Rachel Marshall; coordinator of Closing Loops project, a trustee of Eggcup and member of Claver Hill Community Food Project.
From this April, I’ll be joining LESS as the project coordinator of Closing Loops – a new climate action project that has emerged from the FoodFutures partnership. Over the next five years we will create community-led approaches to transform waste into a valuable local resource, promote sustainable consumption and support a regenerative, circular food economy in North Lancashire. This is an exciting step for me as I move away from being an academic researcher into a role where I’ll be taking action to create a more healthy, resilient and fair food system.
My recent research has focused on looking at how we can produce food more sustainably. I have a PhD in soil science and initially studied how we can manage soils better for food production. I increasingly found that it was impossible to talk about sustainable food production without understanding more about the economic and social problems in the wider food system.
For instance, one of my projects looked at using anaerobic digestion of food waste to create energy, with any waste material left being returned to fields as fertiliser. Initially I was inspired by the approach as it appeared to be closing loops to return nutrients and carbon to our soils. However, when scaled up and incentivised at an industrial scale this approach can have its own negative consequences – such as excessive use of nutrient rich wastes on soils and increased use of farmland to grow bioenergy crops. It can also be seen as the solution to our food waste problem, where huge amounts of edible food are wasted due to the business models of supermarkets and other large corporations. This wastes all the resources (such as energy) required to produce food. Much of it is tasty and edible- and should be being eaten.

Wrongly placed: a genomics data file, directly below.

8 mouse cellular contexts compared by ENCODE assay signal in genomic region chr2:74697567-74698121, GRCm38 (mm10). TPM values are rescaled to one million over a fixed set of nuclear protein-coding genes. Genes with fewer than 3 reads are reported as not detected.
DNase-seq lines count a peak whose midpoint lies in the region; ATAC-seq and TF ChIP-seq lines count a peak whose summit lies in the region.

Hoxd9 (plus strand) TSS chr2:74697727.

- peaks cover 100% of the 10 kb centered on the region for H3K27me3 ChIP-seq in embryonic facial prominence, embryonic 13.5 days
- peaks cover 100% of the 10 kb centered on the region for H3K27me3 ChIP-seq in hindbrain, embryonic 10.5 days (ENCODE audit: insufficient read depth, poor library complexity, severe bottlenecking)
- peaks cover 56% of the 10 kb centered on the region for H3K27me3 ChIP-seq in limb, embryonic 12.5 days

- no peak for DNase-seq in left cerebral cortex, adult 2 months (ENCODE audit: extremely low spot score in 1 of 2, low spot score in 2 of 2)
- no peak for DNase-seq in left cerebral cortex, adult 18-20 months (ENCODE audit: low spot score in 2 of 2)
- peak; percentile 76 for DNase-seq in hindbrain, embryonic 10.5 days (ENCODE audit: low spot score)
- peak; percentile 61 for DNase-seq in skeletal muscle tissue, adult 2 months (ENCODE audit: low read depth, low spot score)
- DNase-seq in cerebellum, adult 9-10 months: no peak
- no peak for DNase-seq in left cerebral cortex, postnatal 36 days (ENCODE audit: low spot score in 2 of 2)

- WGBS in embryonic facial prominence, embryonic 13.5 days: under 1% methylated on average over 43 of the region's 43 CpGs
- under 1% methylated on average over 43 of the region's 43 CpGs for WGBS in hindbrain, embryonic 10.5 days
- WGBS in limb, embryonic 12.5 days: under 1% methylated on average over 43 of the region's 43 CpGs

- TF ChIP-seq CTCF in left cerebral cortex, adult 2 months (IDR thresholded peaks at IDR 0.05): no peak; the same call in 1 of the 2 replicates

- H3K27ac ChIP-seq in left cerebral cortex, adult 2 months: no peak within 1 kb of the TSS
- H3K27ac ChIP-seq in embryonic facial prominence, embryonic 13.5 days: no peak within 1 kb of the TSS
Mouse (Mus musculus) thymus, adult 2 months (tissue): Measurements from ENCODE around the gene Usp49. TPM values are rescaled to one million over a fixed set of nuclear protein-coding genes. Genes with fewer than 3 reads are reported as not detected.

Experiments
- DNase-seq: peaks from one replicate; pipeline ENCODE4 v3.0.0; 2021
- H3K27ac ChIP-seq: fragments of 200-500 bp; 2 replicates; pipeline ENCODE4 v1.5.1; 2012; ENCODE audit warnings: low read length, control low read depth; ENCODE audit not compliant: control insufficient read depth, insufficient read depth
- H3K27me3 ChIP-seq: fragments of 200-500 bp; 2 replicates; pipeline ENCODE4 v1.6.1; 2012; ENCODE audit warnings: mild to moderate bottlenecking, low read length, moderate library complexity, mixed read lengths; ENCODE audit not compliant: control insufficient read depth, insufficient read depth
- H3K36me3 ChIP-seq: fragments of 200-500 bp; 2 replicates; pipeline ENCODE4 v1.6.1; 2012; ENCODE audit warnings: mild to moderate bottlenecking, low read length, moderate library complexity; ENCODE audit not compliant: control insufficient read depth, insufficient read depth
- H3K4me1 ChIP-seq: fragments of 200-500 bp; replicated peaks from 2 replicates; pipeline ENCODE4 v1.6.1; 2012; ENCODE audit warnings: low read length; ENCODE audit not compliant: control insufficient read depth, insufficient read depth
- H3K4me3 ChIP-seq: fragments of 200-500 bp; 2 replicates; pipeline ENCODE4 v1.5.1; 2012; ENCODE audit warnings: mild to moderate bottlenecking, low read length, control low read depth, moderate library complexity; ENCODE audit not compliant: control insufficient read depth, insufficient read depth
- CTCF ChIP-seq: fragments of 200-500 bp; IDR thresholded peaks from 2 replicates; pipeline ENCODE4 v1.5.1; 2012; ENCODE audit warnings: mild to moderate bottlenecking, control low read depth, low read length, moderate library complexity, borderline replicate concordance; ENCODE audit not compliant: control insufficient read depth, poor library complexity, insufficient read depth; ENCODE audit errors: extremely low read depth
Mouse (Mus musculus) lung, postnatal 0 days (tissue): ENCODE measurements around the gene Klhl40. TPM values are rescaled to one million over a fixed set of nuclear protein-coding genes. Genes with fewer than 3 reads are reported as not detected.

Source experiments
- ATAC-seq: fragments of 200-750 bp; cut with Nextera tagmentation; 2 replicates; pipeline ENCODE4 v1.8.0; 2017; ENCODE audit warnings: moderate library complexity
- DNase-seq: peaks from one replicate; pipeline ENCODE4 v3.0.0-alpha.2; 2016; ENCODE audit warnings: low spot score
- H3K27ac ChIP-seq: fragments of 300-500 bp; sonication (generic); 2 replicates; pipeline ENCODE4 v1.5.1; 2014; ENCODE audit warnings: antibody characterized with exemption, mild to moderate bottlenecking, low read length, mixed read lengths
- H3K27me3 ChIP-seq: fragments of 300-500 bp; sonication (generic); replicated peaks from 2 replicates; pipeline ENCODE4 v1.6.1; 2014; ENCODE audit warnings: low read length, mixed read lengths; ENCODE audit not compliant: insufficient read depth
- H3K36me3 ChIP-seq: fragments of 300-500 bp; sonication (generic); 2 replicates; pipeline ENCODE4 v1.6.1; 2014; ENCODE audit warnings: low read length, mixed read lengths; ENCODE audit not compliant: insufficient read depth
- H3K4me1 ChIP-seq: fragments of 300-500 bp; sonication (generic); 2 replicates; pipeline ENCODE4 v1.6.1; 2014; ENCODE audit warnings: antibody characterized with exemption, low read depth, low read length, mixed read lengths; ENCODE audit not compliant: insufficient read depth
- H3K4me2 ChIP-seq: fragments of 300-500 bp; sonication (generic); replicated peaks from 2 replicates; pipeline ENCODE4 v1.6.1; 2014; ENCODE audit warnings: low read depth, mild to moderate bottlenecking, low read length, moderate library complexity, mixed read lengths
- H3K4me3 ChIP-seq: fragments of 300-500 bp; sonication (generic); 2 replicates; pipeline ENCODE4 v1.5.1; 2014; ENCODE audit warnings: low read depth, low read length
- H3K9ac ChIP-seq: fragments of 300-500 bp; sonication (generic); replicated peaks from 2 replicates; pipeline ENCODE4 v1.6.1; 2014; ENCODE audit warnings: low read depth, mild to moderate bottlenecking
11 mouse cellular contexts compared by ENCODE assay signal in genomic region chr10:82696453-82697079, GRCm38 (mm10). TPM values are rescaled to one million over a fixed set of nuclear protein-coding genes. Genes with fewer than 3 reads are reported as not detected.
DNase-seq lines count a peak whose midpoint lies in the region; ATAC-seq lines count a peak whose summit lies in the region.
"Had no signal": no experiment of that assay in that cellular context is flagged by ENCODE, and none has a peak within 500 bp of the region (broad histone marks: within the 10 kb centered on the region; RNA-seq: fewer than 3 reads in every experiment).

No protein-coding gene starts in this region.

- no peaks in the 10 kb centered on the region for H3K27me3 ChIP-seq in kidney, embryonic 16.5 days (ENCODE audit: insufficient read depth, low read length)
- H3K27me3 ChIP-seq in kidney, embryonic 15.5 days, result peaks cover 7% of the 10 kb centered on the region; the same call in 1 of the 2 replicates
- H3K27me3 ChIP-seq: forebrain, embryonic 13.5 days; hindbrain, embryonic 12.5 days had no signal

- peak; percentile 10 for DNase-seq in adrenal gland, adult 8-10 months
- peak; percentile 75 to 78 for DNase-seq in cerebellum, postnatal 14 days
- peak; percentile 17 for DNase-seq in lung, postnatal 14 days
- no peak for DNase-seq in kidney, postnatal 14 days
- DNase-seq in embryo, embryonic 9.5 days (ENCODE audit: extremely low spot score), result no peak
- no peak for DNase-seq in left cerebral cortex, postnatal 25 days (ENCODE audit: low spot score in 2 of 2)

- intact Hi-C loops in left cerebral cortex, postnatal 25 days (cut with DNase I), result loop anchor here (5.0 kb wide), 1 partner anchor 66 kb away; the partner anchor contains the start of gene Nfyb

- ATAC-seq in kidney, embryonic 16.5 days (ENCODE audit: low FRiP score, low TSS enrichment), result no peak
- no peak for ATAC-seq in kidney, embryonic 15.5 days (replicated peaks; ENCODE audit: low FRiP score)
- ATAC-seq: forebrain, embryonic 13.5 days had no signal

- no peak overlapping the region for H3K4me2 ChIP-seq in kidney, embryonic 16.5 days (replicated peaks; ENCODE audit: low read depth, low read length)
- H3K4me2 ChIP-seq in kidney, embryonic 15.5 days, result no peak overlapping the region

Whilst anaerobic digestion has a part to play in creating more sustainable food and energy systems, my research left me feeling that small-scale and values-led approaches to a circular economy (such as Closing Loops) are needed to deliver benefits for communities, our soils and our ecosystems.